RE: Burning Cosmic Commons (was: ... Fermi's Paradox?)

Billy Brown (
Fri, 5 Mar 1999 07:59:00 -0600

David Blenkinsop wrote:
> Compared to such grand space-trashing ideas, I still wonder if a
> relatively mundane idea might be worth thinking about, namely the chance
> that intelligence might survive preferentially on quite "large"
> planets as compared
> to the Earth. If a solid planet with the Earth's density were
> twice as large
> in overall dimensions, it would then have eight times the
> mass of the Earth..
> Presumably, the atmosphere would then almost have to be much
> thicker, giving
> any surface inhabitants much better protection against
> radiation events than
> we have. I understand that small, long-lived stars are prone
> to solar flares,
> and we've talked about gamma ray bursters, too, so maybe you
> really *need* the
> extra shielding if surface dwelling technology builders are
> to generally have a good chance of evolving.

There is some question about whether such planets exist (unless you are including gas giants in your analysis, which is a completely different issue). But even granting that, there is no serious barrier to space travel in the long term.

Certainly, a species on such a planet isn't going to get very far with the kinds of rockets we have now. However, there are two easy ways out of this trap:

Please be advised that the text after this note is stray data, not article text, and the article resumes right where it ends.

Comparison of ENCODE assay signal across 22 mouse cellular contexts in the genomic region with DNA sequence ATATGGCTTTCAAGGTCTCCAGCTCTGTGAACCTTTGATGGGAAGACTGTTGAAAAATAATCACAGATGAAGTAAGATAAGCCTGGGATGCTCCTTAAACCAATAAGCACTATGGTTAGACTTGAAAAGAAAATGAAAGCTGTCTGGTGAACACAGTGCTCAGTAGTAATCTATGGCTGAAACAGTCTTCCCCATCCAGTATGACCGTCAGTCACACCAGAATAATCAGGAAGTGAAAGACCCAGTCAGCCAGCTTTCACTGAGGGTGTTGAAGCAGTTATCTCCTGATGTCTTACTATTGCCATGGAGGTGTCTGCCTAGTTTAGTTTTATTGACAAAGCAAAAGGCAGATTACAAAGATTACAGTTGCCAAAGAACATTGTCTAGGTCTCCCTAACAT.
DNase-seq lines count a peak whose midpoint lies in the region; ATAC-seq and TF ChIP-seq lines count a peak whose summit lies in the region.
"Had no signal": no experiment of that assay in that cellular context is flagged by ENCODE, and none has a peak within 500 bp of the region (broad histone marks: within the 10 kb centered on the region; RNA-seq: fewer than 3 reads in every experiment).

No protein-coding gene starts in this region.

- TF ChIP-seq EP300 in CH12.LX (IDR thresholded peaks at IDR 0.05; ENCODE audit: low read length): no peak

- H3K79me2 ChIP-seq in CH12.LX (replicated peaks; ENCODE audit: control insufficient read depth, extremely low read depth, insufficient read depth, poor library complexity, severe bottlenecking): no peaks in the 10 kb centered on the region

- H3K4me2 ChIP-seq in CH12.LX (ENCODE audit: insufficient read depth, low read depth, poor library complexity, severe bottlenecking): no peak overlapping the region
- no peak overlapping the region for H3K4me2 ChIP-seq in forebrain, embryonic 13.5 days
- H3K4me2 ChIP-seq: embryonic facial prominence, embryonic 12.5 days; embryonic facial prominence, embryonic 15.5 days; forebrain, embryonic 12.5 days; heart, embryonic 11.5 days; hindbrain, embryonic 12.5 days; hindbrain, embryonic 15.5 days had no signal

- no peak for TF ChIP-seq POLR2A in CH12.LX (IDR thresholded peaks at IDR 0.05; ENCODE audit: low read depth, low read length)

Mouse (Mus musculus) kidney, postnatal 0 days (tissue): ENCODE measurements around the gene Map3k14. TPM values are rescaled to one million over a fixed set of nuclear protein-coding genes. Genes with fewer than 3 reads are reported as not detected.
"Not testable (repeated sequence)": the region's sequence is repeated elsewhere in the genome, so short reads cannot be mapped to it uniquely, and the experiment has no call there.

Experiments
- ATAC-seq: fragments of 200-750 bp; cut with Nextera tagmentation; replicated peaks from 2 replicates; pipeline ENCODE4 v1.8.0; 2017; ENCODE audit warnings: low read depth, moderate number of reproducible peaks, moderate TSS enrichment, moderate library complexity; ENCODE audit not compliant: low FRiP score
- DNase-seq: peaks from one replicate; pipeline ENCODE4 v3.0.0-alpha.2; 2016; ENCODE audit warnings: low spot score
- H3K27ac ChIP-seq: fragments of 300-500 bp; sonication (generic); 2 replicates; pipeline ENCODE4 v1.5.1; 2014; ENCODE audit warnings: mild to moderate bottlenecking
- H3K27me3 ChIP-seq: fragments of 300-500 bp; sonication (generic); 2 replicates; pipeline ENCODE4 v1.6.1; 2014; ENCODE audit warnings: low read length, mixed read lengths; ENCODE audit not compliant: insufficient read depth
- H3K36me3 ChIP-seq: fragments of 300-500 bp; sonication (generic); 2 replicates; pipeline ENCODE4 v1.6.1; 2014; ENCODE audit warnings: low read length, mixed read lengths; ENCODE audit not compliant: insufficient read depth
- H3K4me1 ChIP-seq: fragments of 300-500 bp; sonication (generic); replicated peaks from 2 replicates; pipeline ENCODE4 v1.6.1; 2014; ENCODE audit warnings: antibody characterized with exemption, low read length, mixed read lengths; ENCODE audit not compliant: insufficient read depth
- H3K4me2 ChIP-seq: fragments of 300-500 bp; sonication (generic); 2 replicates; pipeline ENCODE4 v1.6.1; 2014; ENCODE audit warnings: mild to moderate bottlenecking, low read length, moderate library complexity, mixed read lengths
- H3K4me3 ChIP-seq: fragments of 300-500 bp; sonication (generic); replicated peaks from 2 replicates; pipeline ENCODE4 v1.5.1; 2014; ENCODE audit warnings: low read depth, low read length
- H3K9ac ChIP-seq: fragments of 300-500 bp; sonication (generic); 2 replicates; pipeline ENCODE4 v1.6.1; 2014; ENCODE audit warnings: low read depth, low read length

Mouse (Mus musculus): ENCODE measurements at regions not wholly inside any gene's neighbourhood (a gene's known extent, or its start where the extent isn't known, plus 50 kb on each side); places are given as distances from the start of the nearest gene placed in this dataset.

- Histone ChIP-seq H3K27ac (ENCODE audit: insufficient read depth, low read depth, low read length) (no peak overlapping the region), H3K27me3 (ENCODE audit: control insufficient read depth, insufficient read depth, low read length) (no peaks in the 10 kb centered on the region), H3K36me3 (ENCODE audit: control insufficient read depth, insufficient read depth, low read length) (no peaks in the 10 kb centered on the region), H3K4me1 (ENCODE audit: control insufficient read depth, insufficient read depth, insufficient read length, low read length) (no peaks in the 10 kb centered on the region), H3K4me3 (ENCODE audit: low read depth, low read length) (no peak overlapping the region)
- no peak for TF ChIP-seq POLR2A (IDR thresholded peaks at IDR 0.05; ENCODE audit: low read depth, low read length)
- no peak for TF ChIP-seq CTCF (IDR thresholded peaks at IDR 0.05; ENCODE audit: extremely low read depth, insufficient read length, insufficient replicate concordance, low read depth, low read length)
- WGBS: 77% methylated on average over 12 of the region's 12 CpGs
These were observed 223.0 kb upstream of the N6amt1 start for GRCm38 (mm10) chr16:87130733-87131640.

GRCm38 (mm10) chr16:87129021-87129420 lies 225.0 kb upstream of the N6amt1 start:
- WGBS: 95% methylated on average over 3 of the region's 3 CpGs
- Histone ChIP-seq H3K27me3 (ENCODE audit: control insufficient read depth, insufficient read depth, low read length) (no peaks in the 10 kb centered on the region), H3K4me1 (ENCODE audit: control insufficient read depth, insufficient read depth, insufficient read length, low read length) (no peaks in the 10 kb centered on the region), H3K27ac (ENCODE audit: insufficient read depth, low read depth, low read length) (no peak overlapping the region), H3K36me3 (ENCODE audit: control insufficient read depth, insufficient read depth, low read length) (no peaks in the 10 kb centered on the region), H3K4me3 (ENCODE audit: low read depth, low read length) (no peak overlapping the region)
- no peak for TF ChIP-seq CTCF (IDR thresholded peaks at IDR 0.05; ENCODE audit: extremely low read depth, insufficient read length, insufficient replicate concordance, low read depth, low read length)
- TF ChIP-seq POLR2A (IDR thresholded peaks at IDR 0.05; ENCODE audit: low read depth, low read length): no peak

1. Even primitive nanotech will allow you to build rockets that can easily reach orbit. All you need is the ability to synthesize diamondoid materials with a very high level of quality. This improves the lift-to-weight ratio so much that even a 3G liftoff through dense atmosphere would be feasible.
  2. Nuclear power can also be used for rockets. We don't build them because too many people are afraid of the word "nuclear", but the technical barriers are modest. Again, 3Gs isn't enough to keep such vehicles from making orbit.

On a more fundamental level, let me point out that both of these are short-term solutions. Do we really think that any possible planetary environment could keep a technological civilization stranded for a million years? How about ten million? A hundred million?

To explain the Great Silence we need more than a temporary impediment to progress. We need something that makes it absolutely, completely, utterly impossible for a typical life-bearing world to produce a civilization like what we expect ours to be in another 100 years.

Billy Brown, MCSE+I